The conquistadors tore through the New World, destroying civilizations as they went. Sometimes, they also destroyed each other.
Hernan Cortes was the most effective conquistador of the Spanish Empire. His main sponsor was Diego Velázquez de Cuéllar, the first governor of Cuba. Velázquez turned that Caribbean island into the nerve center from which Spanish control of the New World spread.
Velázquez and Cortes worked together to advance Spanish rule in the Americas. Still, their interests sharply converged, and the two learned to hate each other.
Velázquez Heads to the New World
We know little of the early days of Velázquez. The sketchy details of his younger years suggest he may have risen to power from humble origins.
As a member of the second expedition led by Christopher Columbus, Velázquez was one of the first Spaniards to land in the Americas. While most early colonists in the Caribbean either left or died of diseases, he stayed on and made his home in the island of Hispaniola (which today contains Haiti and the Dominican Republic).
Over the years, Velázquez developed into one of the most influential and wealthy individuals in Hispaniola. He was put in charge of the island’s westernmost villages and occasionally sat as acting governor of the island.
The Birth of Spanish Cuba
Columbus’s son Diego inherited his father’s role as governor of the Indies in 1508. King Ferdinand II ordered the new governor to expand Spanish crown holdings and take the island of Cuba. Velázquez was transferred from Hispaniola to this new frontier.
There he participated in a fierce war between the conquistadors and the Taino natives on the island. The legendary leader of the resistance, a native general by the name of Hatuey, was reportedly burned at the stake by the Spanish.
Cuba is a relatively large island, and it took the conquistadors years to consolidate complete control of the island. Velázquez was in charge of several expeditions deep into the island to subdue resistance. In 1513 he was part of the Taino’s final major defeat on the south coast of Cuba.
Velázquez soon rose to the top in Cuba, just as he had in Hispaniola. When gold was discovered on the island, it replaced Hispaniola as the central Spanish island in the West Indies.
The Mesoamerican Frontier
Rumors began to circulate that a larger and richer land existed to the west of the Indies. Velázquez was chief amongst those who pushed for a naval expedition westward to expand Spanish holdings.
He commissioned Francisco Hernández de Córdoba to lead the search for this new land, and a group of conquistadors landed in Mesoamerica in 1517. A major military defeat at the hands of the Mayans brought an end to that effort. Cordoba died soon after.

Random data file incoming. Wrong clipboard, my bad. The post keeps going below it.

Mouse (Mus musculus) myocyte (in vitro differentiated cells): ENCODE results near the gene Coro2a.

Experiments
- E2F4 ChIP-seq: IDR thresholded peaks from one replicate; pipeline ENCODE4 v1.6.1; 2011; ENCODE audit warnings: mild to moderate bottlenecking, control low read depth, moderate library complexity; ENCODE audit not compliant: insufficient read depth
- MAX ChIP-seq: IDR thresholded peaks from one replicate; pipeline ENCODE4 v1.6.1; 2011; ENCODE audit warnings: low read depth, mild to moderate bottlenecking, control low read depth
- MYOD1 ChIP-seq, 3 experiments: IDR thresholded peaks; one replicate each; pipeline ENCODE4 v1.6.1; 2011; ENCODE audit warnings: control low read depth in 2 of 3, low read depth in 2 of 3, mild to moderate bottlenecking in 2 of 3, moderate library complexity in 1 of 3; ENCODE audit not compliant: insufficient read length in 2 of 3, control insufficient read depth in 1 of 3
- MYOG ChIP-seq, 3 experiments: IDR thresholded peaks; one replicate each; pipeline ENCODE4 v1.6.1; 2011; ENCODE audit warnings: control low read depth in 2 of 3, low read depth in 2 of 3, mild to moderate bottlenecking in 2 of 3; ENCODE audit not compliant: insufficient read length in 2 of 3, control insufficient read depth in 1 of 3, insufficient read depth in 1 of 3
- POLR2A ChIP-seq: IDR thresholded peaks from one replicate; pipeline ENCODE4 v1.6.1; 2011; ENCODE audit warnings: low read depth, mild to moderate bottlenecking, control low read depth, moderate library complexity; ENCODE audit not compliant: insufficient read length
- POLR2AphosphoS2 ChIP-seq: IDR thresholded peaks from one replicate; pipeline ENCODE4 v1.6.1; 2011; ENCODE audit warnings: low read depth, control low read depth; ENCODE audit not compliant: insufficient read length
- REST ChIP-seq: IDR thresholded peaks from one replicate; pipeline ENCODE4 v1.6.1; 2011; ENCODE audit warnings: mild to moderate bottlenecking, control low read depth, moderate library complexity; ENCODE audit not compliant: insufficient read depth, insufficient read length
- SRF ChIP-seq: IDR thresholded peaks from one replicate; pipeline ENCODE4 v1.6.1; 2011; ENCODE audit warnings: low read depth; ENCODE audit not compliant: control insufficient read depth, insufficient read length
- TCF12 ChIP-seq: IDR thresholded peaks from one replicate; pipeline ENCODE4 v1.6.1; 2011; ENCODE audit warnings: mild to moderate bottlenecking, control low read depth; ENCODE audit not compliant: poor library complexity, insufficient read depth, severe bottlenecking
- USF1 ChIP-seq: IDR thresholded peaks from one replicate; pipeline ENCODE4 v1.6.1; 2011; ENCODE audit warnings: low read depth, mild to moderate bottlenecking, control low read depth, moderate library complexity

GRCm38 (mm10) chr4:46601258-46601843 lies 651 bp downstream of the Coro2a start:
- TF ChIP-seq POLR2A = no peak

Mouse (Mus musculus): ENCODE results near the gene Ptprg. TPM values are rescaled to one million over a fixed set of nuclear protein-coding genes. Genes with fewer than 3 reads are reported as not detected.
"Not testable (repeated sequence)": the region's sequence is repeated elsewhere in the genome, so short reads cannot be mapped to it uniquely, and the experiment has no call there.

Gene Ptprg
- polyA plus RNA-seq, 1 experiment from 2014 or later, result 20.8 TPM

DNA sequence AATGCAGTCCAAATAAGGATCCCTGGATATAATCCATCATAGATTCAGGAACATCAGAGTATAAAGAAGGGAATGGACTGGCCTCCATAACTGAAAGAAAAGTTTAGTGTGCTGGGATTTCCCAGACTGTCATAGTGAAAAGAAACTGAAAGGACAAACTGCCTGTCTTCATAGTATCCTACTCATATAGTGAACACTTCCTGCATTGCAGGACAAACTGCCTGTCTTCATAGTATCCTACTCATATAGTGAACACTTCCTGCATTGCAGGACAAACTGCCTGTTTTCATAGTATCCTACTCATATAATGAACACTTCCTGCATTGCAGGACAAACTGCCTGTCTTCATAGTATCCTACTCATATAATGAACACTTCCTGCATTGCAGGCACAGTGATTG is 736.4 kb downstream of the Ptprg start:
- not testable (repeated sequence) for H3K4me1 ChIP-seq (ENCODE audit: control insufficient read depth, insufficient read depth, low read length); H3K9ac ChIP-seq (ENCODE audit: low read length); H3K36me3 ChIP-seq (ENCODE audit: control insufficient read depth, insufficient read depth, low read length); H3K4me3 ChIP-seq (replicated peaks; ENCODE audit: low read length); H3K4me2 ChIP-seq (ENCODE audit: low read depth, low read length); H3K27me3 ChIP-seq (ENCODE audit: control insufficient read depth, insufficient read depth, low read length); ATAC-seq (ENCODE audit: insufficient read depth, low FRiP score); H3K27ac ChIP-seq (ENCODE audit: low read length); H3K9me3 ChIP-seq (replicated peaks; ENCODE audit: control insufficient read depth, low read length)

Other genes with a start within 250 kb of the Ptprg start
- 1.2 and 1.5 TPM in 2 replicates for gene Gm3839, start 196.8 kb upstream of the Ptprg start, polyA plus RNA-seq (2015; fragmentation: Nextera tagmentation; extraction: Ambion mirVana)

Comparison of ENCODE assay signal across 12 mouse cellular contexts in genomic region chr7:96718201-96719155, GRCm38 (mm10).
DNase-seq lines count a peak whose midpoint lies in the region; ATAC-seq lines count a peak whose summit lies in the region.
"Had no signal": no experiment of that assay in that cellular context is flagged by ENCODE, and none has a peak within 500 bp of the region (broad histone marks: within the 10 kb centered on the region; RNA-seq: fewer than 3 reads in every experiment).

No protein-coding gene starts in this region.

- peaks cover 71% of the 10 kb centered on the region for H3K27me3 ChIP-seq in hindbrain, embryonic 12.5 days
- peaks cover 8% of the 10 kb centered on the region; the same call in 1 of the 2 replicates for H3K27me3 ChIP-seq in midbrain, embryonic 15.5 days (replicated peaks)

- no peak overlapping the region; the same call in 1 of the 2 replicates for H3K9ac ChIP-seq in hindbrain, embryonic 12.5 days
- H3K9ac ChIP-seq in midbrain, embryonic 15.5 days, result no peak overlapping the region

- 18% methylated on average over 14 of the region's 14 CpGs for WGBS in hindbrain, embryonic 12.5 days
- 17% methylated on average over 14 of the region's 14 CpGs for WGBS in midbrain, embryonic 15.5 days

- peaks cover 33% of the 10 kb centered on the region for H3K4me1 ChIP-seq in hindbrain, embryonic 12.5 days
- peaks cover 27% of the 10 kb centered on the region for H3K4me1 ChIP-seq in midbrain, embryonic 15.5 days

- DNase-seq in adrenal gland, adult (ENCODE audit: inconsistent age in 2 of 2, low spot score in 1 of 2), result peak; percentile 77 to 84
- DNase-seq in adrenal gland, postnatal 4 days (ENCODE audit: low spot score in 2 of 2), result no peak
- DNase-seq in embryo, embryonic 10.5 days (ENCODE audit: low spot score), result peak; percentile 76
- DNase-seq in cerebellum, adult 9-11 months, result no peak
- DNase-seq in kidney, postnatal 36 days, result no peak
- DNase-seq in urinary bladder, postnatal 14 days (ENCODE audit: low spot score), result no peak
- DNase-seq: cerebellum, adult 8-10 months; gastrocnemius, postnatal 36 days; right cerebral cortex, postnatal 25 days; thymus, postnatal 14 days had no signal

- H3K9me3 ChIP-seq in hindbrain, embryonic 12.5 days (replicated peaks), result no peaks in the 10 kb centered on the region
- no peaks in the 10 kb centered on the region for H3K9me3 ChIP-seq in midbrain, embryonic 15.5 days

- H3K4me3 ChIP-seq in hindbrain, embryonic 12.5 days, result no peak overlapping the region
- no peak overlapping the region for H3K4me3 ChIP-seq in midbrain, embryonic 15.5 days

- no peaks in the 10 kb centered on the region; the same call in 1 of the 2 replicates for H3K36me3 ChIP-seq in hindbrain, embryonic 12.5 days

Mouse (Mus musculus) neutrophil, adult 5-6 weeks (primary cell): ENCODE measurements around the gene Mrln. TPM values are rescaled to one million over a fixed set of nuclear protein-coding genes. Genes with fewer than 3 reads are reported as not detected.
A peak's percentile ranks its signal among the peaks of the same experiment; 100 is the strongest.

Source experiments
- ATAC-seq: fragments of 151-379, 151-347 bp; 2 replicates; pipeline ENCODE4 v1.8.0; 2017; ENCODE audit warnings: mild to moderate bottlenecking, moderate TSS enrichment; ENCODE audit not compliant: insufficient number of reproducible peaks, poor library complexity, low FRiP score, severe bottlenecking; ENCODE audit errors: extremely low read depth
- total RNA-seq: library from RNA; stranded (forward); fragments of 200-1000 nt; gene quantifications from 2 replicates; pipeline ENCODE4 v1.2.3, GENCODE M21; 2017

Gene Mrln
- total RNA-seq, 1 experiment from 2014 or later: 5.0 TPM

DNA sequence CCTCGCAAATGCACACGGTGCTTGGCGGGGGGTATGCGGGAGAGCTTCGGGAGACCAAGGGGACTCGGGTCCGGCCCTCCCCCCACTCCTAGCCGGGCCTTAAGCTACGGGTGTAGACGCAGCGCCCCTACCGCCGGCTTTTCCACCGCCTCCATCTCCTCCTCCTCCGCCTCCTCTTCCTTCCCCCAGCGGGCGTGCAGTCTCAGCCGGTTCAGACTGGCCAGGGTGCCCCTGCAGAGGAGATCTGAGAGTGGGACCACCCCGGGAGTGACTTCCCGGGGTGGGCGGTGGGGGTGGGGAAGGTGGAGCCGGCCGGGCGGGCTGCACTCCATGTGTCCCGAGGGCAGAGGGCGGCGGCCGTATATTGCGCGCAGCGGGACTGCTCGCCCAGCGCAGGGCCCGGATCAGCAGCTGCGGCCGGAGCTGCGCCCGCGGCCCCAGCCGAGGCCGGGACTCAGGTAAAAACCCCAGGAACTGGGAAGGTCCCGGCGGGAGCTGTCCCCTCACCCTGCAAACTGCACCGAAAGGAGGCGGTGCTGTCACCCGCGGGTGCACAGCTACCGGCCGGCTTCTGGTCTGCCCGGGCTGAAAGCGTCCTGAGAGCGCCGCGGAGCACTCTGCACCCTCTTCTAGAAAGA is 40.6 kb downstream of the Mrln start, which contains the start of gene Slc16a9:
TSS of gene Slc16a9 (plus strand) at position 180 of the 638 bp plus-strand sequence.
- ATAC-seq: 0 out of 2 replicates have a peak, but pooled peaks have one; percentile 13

Cortes and Velázquez
In 1511 Hernan Cortes accompanied Velázquez to Cuba and immediately stood out as one of the most talented conquistadors in the West Indies.
At first, Velázquez promoted and mentored Cortes. However, he soon began to distrust him for two reasons. First, Cortes was involved in a coup attempt against his superior. The younger conquistador was almost sentenced to death for this ill-conceived move, but Velázquez pardoned him.
If that was not enough, Cortes became involved with his superior’s sister-in-law. Velázquez distrusted the younger man’s intentions and pressured him into marrying his relative to preserve her honor.
Cortes and the Conquest of Mesoamerica
Velázquez had never doubted Hernan Cortes’ talents, but he now had severe misgivings regarding the conquistador’s character. Nevertheless, he appointed him to lead an expedition into Mesoamerica, hoping Cortes would succeed where Cordoba had failed.
However, warnings from other officials that Cortes was untrustworthy led Velázquez to change his mind again. But Cortes would not relinquish his command and left anyway, creating a massive breach with his superior.
An angry Velázquez sent a military force to subdue Cortes, but they were unsuccessful. Cortes managed to convince many conquistadors to switch sides and defeated the rest in battle. The result was a devastating blow to Velázquez and his authority.
Cortes would conquer Mesoamerica and destroy several local kingdoms and empires, including the Aztec and Mayan ones. Later in life, he would play an instrumental role in spreading the Catholic faith throughout what was now called New Spain.
Velázquez remained in Cuba and died a few years later, a defeated and bitter man. However, we shouldn’t feel too sorry for him. In his final years, Velázquez was widely regarded as “the richest Spaniard in the Americas.”
Still, by all accounts, sponsoring Cortes was one of the greatest regrets of his life. The Mayans and the Aztecs would likely concur.